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The Real Time Web with XMPP

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A new real time Web is emerging, backed by the eXtensible Messaging and Presence Protocol (XMPP). This protocol is designed for low latency, real time communication, publish-subscribe, and social networking. You will learn how XMPP and HTTP can be combined to make new applications possible and how to harness XMPP from JavaScript. We will use the Strophe library to create a few simple XMPP applications.

Code used in this presentation is at http://metajack.im/code/realtimeweb_jsconf2009.zip

Published in: Education, Technology
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The Real Time Web with XMPP

  1. 1. The Real Time Web with XMPP an Introduction to Strophe.js Jack Moffitt Collecta
  2. 2. What is XMPP?
  3. 3. eXtensible Messaging and Presence Protocol
  4. 4. Why XMPP?
  5. 5. HTTP APIs are great
  6. 6. HTTP polling sucks
  7. 7. Real time is different
  8. 8. XMPP basics
  9. 9. XMPP network
  10. 10. XMPP addressing
  11. 11. example.com
  12. 12. jack@example.com
  13. 13. jack@example.com/home
  14. 14. jack@example.com/work
  15. 15. jack@example.com/7a29d835f9c
  16. 16. XMPP protocol
  17. 17. XML
  18. 18. XML streams
  19. 19. XML stanzas
  20. 20. <message/>
  21. 21. <presence/>
  22. 22. <iq/>
  23. 23. <message/>
  24. 24. <message from=’juliet@book.lit/home’ to=’romeo@book.lit’ type=’chat’> <body> Wherefore art thou, Romeo? </body> </message>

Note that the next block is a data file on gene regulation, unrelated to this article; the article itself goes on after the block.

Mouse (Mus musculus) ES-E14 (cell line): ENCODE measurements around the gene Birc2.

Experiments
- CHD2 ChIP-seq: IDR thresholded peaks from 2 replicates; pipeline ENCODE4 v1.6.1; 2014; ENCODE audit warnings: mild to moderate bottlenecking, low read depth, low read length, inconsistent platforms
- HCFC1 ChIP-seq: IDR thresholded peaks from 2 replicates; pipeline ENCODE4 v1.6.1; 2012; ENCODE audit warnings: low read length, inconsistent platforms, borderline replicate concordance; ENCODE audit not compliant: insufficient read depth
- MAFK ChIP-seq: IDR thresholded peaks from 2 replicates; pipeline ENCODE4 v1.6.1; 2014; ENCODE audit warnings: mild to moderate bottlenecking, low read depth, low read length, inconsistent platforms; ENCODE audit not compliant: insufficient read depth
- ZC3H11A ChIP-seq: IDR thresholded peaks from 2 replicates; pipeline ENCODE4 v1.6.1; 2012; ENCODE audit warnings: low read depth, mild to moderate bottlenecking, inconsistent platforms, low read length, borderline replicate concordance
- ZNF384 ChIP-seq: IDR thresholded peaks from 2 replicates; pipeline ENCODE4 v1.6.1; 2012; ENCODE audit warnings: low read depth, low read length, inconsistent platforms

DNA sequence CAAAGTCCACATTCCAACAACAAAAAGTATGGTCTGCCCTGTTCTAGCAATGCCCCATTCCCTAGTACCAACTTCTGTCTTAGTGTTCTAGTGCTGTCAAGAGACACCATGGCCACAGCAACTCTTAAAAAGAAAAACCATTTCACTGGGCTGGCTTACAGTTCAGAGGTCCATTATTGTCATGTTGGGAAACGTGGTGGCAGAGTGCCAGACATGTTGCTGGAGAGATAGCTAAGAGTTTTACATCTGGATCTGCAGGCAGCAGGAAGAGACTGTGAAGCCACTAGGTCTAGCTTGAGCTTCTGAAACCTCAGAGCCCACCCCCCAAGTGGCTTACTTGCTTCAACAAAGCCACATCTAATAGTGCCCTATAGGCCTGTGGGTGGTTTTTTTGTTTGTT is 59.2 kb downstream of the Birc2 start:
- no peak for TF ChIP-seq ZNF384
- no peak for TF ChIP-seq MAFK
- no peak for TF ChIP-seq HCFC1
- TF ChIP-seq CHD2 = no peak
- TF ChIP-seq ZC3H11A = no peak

25. 25. <message from=’juliet@book.lit/home’ to=’romeo@book.lit’ type=’chat’> <body> Wherefore art thou, Romeo? </body> </message>
  26. 26. <message from=’juliet@book.lit/home’ to=’romeo@book.lit’ type=’chat’> <body> Wherefore art thou, Romeo? </body> </message>
  27. 27. <message from=’juliet@book.lit/home’ to=’romeo@book.lit’ type=’chat’> <body> Wherefore art thou, Romeo? </body> </message>
  28. 28. <message from=’juliet@book.lit/home’ to=’romeo@book.lit’ type=’chat’> <body> Wherefore art thou, Romeo? </body> </message>
  29. 29. <presence/>
  30. 30. <presence type=‘away’> <show>away</show> <status>At JSConf 2009</status> </presence>
  31. 31. <presence type=‘away’> <show>away</show> <status>At JSConf 2009</status> </presence>
  32. 32. <presence type=‘away’> <show>away</show> <status>At JSConf 2009</status> </presence>
  33. 33. <presence type=‘away’> <show>away</show> <status>At JSConf 2009</status> </presence>
  34. 34. <iq/>
  35. 35. <iq to=‘book.lit’ type=’get’ id=’disco:1’> <query xmlns=’disco#info’/> </iq>
  36. 36. <iq to=‘book.lit’ type=’get’ id=’disco:1’> <query xmlns=’disco#info’/> </iq>
  37. 37. <iq to=‘book.lit’ type=’get’ id=’disco:1’> <query xmlns=’disco#info’/> </iq>
  38. 38. <iq to=‘book.lit’ type=’get’ id=’disco:1’> <query xmlns=’disco#info’/> </iq>
  39. 39. <iq to=‘book.lit’ type=’get’ id=’disco:1’> <query xmlns=’disco#info’/> </iq>
  40. 40. <iq to=’romeo@book.lit/home’ from=‘book.lit’ type=’result’ id=’disco:1’> <query xmlns=’disco#info’> <identity category='server' type='im' name='ejabberd'/> <feature var='vcard-temp'/> </query> </iq>
  41. 41. <iq to=’romeo@book.lit/home’ from=‘book.lit’ type=’result’ id=’disco:1’> <query xmlns=’disco#info’> <identity category='server' type='im' name='ejabberd'/> <feature var='vcard-temp'/> </query> </iq>
  42. 42. <iq to=’romeo@book.lit/home’ from=‘book.lit’ type=’result’ id=’disco:1’> <query xmlns=’disco#info’> <identity category='server' type='im' name='ejabberd'/> <feature var='vcard-temp'/> </query> </iq>
  43. 43. <iq to=’romeo@book.lit/home’ from=‘book.lit’ type=’result’ id=’disco:1’> <query xmlns=’disco#info’> <identity category='server' type='im' name='ejabberd'/> <feature var='vcard-temp'/> </query> </iq>
  44. 44. XMPP and the Web
  45. 45. Sites using XMPP on the Web